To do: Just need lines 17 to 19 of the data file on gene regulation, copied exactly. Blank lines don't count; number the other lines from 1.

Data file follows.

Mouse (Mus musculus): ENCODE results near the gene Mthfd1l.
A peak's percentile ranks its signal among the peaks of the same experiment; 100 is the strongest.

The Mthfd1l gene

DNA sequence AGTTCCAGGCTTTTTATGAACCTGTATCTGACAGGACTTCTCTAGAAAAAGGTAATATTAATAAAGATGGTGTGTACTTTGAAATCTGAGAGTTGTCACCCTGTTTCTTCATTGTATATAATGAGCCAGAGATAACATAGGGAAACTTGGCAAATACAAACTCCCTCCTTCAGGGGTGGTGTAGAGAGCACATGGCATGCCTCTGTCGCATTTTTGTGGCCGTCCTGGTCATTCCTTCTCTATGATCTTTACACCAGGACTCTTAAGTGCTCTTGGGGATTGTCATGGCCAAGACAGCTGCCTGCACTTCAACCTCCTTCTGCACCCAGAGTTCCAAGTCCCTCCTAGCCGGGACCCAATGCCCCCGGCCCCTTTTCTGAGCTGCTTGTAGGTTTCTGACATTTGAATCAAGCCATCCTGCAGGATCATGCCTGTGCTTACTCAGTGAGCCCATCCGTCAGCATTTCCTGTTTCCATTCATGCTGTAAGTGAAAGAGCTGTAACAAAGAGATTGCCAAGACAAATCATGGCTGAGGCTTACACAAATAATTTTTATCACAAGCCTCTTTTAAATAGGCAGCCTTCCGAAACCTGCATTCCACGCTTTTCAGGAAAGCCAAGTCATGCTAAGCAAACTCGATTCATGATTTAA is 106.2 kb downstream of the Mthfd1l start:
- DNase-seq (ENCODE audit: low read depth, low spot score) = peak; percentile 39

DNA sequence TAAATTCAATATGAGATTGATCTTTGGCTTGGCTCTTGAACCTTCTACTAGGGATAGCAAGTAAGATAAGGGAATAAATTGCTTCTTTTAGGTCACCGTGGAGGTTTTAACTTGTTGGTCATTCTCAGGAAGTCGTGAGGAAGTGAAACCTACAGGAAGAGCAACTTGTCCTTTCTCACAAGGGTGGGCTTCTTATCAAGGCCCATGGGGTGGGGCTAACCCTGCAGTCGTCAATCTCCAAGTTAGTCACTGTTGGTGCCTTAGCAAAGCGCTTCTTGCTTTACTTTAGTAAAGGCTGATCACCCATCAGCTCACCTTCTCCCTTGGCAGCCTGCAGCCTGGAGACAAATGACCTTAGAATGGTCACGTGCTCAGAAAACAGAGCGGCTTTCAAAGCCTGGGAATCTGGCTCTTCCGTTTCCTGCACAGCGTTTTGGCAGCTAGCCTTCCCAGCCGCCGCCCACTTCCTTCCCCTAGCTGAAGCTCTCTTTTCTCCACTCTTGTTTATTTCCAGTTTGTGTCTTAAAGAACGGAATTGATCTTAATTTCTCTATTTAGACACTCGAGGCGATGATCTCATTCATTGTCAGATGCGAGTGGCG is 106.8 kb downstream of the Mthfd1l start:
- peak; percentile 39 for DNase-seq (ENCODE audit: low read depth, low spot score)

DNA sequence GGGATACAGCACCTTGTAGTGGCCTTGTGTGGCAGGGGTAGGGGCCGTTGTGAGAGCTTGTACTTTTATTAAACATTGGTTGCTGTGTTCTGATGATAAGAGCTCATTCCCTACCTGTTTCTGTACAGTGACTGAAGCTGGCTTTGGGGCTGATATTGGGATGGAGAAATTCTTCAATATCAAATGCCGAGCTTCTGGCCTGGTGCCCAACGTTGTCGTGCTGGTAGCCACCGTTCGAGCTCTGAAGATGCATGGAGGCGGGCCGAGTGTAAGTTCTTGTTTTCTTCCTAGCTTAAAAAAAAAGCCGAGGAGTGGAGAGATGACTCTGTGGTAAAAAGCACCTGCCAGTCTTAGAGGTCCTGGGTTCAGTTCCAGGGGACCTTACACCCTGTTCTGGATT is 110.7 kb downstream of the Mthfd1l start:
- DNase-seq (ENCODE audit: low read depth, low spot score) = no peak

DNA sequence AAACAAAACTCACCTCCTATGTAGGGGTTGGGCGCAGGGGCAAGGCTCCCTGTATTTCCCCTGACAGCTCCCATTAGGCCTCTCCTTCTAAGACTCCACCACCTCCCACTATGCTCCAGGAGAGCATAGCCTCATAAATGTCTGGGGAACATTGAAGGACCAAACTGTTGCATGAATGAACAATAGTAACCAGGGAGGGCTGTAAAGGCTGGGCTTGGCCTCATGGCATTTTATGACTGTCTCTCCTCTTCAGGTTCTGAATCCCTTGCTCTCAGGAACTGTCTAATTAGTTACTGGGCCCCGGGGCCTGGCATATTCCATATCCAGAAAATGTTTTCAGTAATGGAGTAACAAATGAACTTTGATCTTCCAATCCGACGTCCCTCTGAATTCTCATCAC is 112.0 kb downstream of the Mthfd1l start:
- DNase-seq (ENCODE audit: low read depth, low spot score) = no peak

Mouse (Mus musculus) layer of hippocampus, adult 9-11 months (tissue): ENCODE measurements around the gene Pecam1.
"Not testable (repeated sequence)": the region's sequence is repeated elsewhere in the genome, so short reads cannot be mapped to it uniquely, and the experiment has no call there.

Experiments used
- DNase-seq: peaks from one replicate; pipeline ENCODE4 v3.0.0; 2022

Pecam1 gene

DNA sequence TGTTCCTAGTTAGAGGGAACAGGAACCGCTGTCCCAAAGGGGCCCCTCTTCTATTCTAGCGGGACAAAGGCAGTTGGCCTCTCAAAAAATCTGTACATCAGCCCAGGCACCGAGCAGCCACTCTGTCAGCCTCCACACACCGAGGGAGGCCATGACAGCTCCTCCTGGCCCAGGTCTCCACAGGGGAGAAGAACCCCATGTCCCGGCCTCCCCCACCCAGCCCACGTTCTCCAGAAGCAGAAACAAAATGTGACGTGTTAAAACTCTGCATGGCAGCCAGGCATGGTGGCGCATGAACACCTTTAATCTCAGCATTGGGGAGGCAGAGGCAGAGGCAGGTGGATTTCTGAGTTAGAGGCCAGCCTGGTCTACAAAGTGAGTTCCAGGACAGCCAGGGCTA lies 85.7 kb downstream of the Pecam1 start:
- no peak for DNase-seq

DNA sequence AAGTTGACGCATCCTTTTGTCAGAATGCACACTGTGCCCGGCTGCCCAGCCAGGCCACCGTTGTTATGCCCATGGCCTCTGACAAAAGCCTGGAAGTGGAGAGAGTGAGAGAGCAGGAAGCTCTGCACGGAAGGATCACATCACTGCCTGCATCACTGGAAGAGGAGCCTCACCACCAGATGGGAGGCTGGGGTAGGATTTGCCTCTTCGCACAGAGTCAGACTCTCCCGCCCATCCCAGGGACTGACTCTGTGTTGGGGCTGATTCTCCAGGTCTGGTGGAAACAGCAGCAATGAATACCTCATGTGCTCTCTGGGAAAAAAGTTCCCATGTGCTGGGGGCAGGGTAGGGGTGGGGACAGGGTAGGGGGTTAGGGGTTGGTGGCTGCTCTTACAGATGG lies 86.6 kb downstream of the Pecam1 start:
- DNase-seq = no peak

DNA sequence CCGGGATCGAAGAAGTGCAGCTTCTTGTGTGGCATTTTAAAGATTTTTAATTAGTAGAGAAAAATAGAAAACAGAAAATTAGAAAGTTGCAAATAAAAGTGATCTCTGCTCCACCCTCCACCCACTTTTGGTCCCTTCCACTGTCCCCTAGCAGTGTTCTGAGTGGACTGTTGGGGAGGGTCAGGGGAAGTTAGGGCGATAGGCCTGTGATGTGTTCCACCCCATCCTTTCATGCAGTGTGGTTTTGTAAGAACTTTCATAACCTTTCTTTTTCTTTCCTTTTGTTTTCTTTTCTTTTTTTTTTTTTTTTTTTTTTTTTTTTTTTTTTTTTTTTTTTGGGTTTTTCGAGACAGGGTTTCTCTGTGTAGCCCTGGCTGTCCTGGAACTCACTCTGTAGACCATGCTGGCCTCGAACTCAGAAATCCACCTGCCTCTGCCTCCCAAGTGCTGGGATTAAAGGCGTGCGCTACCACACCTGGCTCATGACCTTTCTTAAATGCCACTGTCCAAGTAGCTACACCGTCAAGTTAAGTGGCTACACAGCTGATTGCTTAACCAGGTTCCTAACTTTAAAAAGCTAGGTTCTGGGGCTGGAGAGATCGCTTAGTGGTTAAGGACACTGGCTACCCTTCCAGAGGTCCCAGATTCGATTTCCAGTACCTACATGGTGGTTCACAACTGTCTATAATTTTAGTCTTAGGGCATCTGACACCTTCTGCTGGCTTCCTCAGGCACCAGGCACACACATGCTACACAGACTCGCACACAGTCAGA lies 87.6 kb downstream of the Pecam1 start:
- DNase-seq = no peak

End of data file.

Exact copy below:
DNA sequence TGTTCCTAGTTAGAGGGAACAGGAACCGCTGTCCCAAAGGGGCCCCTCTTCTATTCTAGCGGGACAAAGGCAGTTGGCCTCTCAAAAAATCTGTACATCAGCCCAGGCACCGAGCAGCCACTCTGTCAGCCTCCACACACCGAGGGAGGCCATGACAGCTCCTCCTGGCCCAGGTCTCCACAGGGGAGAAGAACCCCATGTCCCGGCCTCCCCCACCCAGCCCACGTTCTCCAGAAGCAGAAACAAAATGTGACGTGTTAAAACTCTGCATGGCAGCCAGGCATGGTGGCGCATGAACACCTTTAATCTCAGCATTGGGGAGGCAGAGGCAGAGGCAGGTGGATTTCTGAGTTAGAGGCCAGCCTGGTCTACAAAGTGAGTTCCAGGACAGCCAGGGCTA lies 85.7 kb downstream of the Pecam1 start:
- no peak for DNase-seq

DNA sequence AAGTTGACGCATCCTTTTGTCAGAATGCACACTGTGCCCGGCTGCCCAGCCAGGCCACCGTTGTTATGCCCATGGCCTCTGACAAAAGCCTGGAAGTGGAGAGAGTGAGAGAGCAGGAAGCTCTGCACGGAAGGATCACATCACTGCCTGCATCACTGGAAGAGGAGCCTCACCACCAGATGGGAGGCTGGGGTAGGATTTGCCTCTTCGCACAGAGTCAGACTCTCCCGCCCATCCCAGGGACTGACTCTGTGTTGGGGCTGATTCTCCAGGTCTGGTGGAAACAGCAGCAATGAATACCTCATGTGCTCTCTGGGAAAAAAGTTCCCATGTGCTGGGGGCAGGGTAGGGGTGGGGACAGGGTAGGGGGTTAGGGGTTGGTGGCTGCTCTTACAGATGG lies 86.6 kb downstream of the Pecam1 start: